• Palais Dar Si Said (Museum of Moroccan Arts) (3Km)
  • Souqs (3Km)
  • Ali ben Youssef Medersa and Mosque (3 Km)
  • Majorelle Gardens and the Musuem of Islamic Art (2Km)
  • El Bahia Palace (3Km)
  • Saadian Tombs (2Km)
  • Toubkal National Park in the High Atlas (59 Km)
  • The Ramparts of Marrakech (2 Km)

Food and drink
Eating out
Al Fassia
Home made Moroccan food
Dar Moha
Modern Morrocan food with international influences to Gastro
Café Arabe
Italian & Moroccan food
Cafe Du Muse
Snack & drinks (downstairs)

Price details

€35 per night

Transfer from airport 10 Euros

An additional deposit may be requested prior to arrival. If so, you will be contacted directly after you confirm your booking.

Credit cards: Not accepted on location

Booking and cancellation policy

Unless otherwise specified, booking payments are non-refundable.

Reservations for one night are not refundable.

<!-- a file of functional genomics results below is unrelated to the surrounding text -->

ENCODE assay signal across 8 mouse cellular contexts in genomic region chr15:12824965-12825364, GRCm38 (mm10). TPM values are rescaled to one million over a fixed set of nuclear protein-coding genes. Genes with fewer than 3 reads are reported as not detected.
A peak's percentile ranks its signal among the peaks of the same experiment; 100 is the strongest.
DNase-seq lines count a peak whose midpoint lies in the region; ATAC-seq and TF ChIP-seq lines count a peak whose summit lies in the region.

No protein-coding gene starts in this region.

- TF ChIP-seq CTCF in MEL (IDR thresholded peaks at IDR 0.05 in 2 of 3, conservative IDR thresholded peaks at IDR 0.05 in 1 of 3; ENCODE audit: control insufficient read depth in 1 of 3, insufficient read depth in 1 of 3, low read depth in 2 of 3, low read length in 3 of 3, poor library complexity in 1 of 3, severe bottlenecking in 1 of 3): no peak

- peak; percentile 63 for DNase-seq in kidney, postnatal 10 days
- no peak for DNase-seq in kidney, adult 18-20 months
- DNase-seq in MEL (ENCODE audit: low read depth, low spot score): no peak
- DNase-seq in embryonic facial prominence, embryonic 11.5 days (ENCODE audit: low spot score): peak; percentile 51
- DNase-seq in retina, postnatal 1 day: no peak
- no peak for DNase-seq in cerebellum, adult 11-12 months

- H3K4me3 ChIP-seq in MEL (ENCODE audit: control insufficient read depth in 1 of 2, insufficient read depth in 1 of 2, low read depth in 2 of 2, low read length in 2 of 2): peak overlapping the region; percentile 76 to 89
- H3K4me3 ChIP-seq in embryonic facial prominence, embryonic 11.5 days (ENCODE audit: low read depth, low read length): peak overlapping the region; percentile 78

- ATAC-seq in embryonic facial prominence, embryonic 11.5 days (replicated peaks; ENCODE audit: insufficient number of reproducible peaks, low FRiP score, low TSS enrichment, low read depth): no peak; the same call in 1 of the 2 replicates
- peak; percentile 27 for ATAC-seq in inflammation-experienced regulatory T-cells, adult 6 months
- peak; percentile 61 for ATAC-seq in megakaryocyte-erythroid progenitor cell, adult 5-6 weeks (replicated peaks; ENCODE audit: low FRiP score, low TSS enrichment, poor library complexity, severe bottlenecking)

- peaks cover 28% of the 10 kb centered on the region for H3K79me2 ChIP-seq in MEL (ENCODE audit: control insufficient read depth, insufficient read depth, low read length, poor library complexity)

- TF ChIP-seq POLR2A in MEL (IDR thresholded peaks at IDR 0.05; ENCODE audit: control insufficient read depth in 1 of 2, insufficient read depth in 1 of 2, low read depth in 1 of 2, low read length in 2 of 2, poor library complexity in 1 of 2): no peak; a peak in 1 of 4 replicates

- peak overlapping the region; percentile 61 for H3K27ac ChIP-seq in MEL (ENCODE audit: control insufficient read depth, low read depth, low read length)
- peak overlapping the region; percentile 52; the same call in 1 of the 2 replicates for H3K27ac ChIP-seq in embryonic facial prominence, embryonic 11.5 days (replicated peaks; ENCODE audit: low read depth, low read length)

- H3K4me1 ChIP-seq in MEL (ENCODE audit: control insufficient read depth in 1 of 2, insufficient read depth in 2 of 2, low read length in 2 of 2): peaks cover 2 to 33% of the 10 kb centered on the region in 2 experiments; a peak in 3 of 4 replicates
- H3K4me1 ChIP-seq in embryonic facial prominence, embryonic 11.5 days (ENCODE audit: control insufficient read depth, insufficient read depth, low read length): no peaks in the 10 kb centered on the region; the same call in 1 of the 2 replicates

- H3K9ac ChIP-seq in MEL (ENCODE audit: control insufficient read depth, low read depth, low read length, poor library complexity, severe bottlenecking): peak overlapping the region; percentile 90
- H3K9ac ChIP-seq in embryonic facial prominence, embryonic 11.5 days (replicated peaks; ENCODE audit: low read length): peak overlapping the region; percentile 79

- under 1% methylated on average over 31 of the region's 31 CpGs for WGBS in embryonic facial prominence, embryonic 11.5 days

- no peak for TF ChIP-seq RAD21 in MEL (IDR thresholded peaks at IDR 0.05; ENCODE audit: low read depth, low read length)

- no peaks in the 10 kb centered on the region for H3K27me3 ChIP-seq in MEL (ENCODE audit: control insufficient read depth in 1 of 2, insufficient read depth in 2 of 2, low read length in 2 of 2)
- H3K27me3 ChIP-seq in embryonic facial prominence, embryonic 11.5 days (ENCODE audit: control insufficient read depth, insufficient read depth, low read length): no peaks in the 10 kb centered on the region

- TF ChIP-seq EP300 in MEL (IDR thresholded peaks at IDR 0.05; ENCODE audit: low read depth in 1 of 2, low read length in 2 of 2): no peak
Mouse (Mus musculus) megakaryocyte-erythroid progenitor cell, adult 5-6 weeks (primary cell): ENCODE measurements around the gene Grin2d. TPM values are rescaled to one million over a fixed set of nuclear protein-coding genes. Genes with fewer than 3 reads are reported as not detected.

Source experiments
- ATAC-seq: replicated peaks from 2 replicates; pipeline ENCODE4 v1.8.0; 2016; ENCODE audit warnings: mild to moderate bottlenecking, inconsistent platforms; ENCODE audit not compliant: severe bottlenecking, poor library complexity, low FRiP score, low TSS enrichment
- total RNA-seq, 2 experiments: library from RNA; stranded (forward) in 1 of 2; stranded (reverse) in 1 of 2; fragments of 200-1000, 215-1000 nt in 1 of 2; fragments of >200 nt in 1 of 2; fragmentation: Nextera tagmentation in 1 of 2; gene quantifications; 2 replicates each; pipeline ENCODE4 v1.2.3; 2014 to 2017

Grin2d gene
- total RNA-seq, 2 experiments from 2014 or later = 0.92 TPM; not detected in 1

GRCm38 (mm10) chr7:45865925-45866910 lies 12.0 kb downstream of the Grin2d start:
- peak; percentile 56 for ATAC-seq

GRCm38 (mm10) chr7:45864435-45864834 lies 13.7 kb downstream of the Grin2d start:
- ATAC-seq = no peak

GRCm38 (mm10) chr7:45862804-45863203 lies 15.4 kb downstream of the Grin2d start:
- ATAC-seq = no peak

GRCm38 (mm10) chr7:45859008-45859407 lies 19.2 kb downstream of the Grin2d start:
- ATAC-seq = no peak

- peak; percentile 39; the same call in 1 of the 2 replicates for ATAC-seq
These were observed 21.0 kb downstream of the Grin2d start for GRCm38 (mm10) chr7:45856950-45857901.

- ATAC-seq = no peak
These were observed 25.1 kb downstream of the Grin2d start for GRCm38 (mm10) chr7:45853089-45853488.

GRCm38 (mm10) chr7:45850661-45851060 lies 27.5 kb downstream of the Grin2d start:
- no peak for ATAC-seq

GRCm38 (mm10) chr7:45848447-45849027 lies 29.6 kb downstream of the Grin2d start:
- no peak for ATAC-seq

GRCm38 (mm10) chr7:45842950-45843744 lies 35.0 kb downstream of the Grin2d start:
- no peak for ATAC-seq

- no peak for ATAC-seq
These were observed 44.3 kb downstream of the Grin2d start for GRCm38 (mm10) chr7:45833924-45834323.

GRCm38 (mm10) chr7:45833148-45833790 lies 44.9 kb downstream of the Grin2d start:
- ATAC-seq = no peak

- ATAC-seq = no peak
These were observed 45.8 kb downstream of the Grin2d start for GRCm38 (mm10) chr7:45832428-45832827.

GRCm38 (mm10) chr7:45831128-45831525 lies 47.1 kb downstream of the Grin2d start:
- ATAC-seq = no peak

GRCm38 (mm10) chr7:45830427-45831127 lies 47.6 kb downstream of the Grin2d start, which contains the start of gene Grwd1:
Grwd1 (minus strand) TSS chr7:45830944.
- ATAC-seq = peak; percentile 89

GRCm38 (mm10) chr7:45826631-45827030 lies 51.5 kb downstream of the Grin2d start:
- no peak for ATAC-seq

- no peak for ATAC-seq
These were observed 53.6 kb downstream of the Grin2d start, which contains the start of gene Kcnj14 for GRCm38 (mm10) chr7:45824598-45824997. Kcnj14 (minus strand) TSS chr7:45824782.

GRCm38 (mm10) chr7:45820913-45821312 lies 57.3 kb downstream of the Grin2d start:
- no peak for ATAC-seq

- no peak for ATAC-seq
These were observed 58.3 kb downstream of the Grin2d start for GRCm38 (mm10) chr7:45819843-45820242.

Cancellations made at least 29 days prior to arrival date will result in a cancellation fee equal to 10% of the total amount of the reservation to cover admin & Bank charges.
Cancellations which occur between seven and twenty-eight days prior to the arrival date will result in a cancellation fee equal to 20% of the total amount of the reservation.
Cancellations made seven days or less prior to the arrival date are non-refundable.
Cancellations of a reservation associated with a promotion will result in a cancellation fee equal to one night's accomodation.

Location - Apartment

Residance Al Amane 1, Hay Mabrouka
Marrakech-Medina, Marrakech
Marrakech-Tensift-Al Haouz (Région de Marrakech-Tensift-Al Haouz)
Morocco  40010

Latitude: 31.65459, Longitude: -8.03079

How to get there

Quiet & secure building 10 minutes Taxi ride from the airport , Hay Mabrouka set between Casablanca road & Targa

Petit Taxi

Nearest airport: Menara ,Marrakech